Of course, they did not. Some $225 million was reportedly invested in this production. Through a feat of phenomenally successful marketing, the film did well enough to justify a sequel (though, tellingly, not headlined by Superman alone—DC and Warner Bros. are adding Batman to the mix as insurance). Man of Steel is ridiculously overlong at 143 minutes. The only elements that generate any real interest are the early, pre-Earth scenes set on the doomed Krypton. Kal-El’s father, Jor-El (Russell Crowe), butts heads with the Kryptonian council over the fate of their planet. Jor-El is convinced that poor environmental practices have set their world on the verge of implosion. Enter Zod (Michael Shannon), who agrees with Jor-El about Kryton’s impending destruction. Zod wants to handle things a different way and attempts a hostile takeover of the government.
Meanwhile, Jor-El’s wife Lara (Ayelet Zurer) gives birth to Kal-El, who is subsequently sent off to Earth, but not before his DNA is embedded with the Kryptonian genetic “codex” (so he can potentially restart the Kryptonian race elsewhere). Soon to be imprisoned for his attack against the council, Zod vows to find Kal-El one day. All of this, however clumsy the dialogue is and perfunctorily the action is staged, is relatively compelling. In fact, there might’ve been an entire (better) movie hiding in that prologue, should the ideas have been more fully explored. But once Krypton self-destructs, so does the movie. Through a fractured narrative, we see Kal-El (Henry Cavill) struggle to fit in on Earth, jumping around from childhood, to adolescence, to early adulthood.
Diane Lane and Kevin Costner have some warm, compassionate moments as Martha and Jonathan Kent, Kal-El’s adoptive parents. There are also a few promising sequences involving Kal-El’s struggles to hide his superhuman abilities. But once Zod shows up, forget about it. Lois Lane (a miscast Amy Adams) gets in on the action, interacting with a holographic Jor-El and piecing things together way too quickly. Then the storytelling is reduced to a ludicrously over-extended, repetitive, simple-minded fight sequence between the good guy and the bad guy. Superman (as the military quickly dub him) and Zod pile-drive each other and smash into buildings over and over again.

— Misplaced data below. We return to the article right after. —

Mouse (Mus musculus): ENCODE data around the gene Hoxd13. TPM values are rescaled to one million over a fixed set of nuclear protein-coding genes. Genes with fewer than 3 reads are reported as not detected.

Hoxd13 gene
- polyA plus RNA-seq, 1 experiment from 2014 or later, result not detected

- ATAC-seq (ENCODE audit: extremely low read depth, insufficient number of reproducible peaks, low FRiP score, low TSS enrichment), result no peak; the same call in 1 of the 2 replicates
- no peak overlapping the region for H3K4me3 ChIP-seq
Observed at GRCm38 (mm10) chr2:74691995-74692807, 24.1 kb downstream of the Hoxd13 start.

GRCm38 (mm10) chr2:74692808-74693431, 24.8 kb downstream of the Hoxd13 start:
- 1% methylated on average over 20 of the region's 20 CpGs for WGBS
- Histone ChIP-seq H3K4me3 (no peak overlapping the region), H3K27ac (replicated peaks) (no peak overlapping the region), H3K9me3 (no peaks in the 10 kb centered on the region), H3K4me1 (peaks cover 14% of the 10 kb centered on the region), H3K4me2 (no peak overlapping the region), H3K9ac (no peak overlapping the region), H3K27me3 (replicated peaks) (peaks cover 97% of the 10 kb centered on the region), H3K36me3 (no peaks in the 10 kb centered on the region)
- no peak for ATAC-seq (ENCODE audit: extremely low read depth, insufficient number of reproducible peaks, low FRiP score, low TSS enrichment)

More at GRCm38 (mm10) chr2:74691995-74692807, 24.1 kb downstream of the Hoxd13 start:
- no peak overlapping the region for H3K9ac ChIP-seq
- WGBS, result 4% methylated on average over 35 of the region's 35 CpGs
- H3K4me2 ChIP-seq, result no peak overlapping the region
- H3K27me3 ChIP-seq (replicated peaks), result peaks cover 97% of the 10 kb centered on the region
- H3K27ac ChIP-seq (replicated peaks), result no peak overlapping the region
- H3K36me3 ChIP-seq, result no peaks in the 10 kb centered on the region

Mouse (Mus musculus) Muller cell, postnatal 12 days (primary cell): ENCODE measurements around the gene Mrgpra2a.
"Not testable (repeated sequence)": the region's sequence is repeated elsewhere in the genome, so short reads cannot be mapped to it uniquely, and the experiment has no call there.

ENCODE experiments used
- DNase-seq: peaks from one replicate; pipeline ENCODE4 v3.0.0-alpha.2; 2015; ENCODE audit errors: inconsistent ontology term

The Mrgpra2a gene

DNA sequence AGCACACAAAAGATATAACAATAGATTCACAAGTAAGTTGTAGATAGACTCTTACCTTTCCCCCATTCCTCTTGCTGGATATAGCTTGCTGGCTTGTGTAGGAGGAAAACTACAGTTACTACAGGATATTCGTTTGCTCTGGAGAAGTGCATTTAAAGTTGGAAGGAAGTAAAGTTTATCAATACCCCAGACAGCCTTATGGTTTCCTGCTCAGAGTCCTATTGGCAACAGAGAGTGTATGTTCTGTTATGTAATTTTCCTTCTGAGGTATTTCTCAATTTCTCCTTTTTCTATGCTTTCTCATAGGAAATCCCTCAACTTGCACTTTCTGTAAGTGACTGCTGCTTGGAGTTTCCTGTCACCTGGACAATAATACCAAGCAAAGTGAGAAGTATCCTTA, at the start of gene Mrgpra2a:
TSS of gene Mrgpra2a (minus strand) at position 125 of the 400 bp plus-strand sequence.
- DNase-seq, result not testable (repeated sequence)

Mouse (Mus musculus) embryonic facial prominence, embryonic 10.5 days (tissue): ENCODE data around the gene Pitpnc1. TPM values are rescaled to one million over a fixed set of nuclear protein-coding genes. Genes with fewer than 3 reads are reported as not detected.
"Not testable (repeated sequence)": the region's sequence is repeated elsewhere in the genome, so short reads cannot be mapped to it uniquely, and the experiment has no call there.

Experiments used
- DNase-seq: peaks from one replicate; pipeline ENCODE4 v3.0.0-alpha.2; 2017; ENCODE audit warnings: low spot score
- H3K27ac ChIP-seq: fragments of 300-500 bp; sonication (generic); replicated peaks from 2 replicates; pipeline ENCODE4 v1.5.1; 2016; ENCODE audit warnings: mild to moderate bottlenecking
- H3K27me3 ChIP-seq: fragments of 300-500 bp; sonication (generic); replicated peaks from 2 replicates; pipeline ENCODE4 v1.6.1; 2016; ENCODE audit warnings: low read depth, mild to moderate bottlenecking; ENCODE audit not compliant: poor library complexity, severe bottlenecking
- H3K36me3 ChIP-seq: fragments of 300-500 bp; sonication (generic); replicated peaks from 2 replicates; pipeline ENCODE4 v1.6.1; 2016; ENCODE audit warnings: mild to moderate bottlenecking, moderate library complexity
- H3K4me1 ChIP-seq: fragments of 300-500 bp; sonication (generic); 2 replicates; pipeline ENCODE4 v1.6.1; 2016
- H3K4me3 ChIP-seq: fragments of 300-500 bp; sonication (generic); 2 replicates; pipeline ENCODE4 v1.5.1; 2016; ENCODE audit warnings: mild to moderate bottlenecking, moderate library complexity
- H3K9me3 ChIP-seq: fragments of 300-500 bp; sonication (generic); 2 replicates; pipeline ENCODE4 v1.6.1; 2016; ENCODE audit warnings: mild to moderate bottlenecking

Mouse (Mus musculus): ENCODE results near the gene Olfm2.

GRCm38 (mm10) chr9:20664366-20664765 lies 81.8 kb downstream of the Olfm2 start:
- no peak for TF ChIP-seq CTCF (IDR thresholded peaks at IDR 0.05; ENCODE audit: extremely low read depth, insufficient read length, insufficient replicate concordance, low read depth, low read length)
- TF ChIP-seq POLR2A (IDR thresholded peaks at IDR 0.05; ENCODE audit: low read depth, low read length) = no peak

As a fundamental reboot, Man of Steel puts forth some decent new ideas instead of trying to pick up where Superman II left off, the way Singer did with Returns. But why then reuse that film’s main villain instead of crafting a truly new story? Shannon is a complete wash-out in the role made famous by Terrence Stamp. He yells a lot. Then he yells louder. And you can see the veins pop out on his neck. Shannon’s Zod is nothing more than a standard-issue, generic madman.
As for Henry Cavill’s Superman, at least he doesn’t try to imitate Christopher Reeve the way Brandon Routh did in Returns. I didn’t so much dislike Cavill as wish he had been written an actual character to play. He shows little glimmers of inspiration now and then, but the anemic screenplay left him playing Kal-El as a blank slate. Hans Zimmer’s stirring score, however, is excellent—with a main theme that, while nowhere near as striking as John Williams’, feels just right.
No technical complaints, at the very least, with Warner Bros.’ awesome Blu-ray presentation. Man of Steel was shot the old-fashioned way, on 35mm film, by Amir Mokri. His cinematography retains its organic look in this transfer, with an aesthetically pleasing layer of natural grain. The vast amounts of CG effects also look good, with lots of rich, fine detail. The DTS-HD MA 7.1 mix is exactly the kind intended to show off home theater sound systems. With a barrage of expertly mixed audio effects, perfectly balanced with dialogue and music, this is definitely one to crank up.
Supplements are spread across two Blu-ray discs. Disc one starts with two well-produced, 26-minute featurettes. “Strong Characters, Legendary Roles” is a solid examination of the iconic characters and the way they were adapted to fit Man of Steel. “All-Out Action” focuses on, as the title suggests, the stunts and action sequences. “Krypton Decoded” is a shorter (six minutes) piece that looks closely at the effects depicting the destruction of Krypton. “Superman 75th Anniversary Animated Short” sets the evolution of the character’s appearance to John Williams’ classic theme. And in the least-subtle form of cross-promotion humanly possible, the featurette “New Zealand: Home of Middle Earth” is carried over from The Hobbit: An Unexpected Journey for absolutely no reason.
The second disc is dominated by "Journey of Discovery: Creating Man of Steel," an alternate viewing experience that extends the film’s running time to just under three hours. Instead of a straightforward commentary track, director Snyder explains at the beginning that we’ll be seeing picture-in-picture footage of interviews with cast and crew, rehearsals, concept art, pre-viz segments, and more. I actually found this to be a far more engrossing and entertaining way to watch the movie. Don’t get me wrong, you wouldn’t want to watch it this way for the first time. But the near-constant addition of commentary, alternate footage, and interviews makes for a fascinating look behind the scenes. The “Planet Krypton” featurette is a fun documentary-style look at Kal-El’s home planet.
Man of Steel is a nearly completely bungled misstep that doesn’t engage or intrigue on any meaningful level. But for those who disagree with my rather blunt assessment, it must be reiterated that, with this Blu-ray, Warner Bros. has issued an audio/visual treat backed with a solid supplemental package. I just hope the Batman/Superman team-up turns out better than this.